NASHVILLE, Tenn. — History and sustainability merged in a recent milestone for Nashville’s Bridge Building, located along the east bank of the Cumberland River. The building achieved a score of 99 out of 110 points in the LEED Core & Shell standard, making it the highest rated building in the world in that category.
The Core & Shell standard looks at building elements with which developers have a certain level of control, such as exteriors, layout and mechanical systems within the building. The previous leader in the Core & Shell standard was the Dockside building in Victoria, British Columbia, which received a rating of 86 percent in 2009. The Bridge Building surpassed this with its rating of 90 percent.
The building has a fairly extensive history of construction and renovation. Originally designed by Arthur Dyer and constructed in 1908, it underwent additional construction in 1923, 1965 and 2011. Although it was one of the only buildings to withstand the demolition that occurred along the riverbank as a result of the football stadium construction in the 1990s, it was left in poor condition for many years.
In 2001, however, the Metropolitan Development and Housing Agency (MDHA) began an initiative to redevelop the riverfront, and The Bridge Building was renovated to meet modern building standards. The most recent period of construction lasted 17 months and was completed by locally based Hastings Architecture Associates’ greenSTUDIO division. The total cost of the renovation was $6.5 million.
The 21,500-square-foot building today features extensive sustainable design features throughout its six floors. Hastings Architecture designed the building with two distinct components in mind. The first was to restore the original architecture of the building’s two main structures. The second component was to restore a significant riverfront icon symbolizing the site’s distinct history and promising a future of sustainability.
Hastings Architecture relied on the building’s history to pave the path for its sustainable renovation. One such element involved designing the east side of the building to resemble a barge hull, which effectively reduces heat and glare from the sun. Other environmentally friendly features contributing to the building’s record-breaking design include designated parking for efficient vehicles, strategic location near public transportation, tinted windows, efficient water sources, a solar hot water system, a geo-exchange HVAC system and reusing 173,000 gallons of water annually. The renovation involved reusing about 60 percent of the existing structure and diverting 92 percent of the waste created on site away from landfills. The construction team used environmentally friendly tools and materials, and landscaping elements featured native trees, grass and river stones that created natural habitats and mimicked the landscape’s watershed.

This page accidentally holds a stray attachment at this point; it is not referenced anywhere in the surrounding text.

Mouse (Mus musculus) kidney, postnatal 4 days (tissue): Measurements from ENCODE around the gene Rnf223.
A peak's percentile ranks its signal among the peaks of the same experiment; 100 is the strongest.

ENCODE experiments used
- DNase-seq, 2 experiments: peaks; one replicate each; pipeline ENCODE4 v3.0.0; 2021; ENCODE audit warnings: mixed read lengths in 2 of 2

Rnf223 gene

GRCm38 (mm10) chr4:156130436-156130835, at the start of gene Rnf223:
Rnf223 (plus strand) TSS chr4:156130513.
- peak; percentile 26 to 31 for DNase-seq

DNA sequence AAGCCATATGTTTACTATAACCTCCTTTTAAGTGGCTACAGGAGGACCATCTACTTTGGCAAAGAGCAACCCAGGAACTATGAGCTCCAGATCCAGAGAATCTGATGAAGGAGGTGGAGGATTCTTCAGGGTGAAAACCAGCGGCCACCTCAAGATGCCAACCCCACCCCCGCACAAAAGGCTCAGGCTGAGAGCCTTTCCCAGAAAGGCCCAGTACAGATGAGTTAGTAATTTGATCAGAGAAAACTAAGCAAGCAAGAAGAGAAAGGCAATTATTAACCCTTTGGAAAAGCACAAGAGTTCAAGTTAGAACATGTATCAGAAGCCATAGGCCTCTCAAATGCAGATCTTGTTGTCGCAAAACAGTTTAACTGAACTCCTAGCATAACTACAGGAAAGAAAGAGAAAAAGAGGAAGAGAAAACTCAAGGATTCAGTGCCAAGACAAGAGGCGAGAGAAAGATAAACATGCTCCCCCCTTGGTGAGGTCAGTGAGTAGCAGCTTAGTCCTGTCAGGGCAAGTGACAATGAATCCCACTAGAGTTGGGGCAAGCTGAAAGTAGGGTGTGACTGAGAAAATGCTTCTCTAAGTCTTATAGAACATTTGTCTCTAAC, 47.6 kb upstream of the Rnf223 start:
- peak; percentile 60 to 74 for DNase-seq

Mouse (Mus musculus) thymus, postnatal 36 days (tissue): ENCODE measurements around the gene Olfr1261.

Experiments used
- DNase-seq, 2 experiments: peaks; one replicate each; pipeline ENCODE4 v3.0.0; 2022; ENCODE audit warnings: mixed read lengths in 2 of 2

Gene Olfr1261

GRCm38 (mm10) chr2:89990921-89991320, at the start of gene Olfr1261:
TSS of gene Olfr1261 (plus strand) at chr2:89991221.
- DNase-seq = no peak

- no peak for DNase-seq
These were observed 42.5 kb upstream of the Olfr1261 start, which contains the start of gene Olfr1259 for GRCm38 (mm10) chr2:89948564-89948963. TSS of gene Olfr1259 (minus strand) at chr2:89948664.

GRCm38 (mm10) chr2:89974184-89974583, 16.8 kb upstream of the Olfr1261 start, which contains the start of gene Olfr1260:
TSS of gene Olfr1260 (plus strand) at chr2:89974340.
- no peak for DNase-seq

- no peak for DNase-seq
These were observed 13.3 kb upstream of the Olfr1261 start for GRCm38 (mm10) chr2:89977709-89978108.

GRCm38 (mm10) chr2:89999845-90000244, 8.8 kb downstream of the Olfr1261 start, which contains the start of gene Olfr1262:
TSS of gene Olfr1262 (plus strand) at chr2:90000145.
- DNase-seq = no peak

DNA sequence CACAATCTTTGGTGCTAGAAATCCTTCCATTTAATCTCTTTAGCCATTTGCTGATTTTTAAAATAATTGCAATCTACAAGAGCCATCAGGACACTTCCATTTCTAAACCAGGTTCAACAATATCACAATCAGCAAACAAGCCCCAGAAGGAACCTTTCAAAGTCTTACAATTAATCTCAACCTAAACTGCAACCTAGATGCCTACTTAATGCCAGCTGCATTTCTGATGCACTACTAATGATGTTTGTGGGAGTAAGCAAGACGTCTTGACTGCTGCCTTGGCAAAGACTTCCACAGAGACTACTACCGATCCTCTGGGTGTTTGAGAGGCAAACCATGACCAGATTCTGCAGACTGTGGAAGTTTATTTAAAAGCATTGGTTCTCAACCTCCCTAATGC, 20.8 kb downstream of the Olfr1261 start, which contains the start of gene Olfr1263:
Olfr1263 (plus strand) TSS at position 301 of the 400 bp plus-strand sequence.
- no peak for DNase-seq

The success of The Bridge Building’s renovation bodes well for the future of sustainable design in Nashville. “This is a monumental step for Nashville toward the goal of being the greenest city in the Southeast,” Nashville Mayor Karl Dean said in a press statement. “It is my hope that The Bridge Building will serve as a model for others building and renovating spaces in [the city].”
David Powell, principal of Hastings Architecture, added, “We believe that in responding to the Mayor’s vision to create a beacon for sustainability, future developments in Nashville will now consider smarter solutions that otherwise would not have been part of the discourse. This project is full of solutions that are becoming commonplace as simply ‘good design’ while exploring innovative ideas that encourage the advancement of new strategies.”
The Bridge Building stands as a symbol of historical integrity and the promise of sustainable design for future architectural endeavors. “A topic that is often overlooked in the ‘sustainability’ discussion is the importance of our past,” Powell said. “By preserving the original building and sculpting a symbolic icon to house the necessary addition for new infrastructure, the project stands as a reminder how this portion of the city’s heart played a crucial role in the industrialization and development of the metropolis in the 20th century.”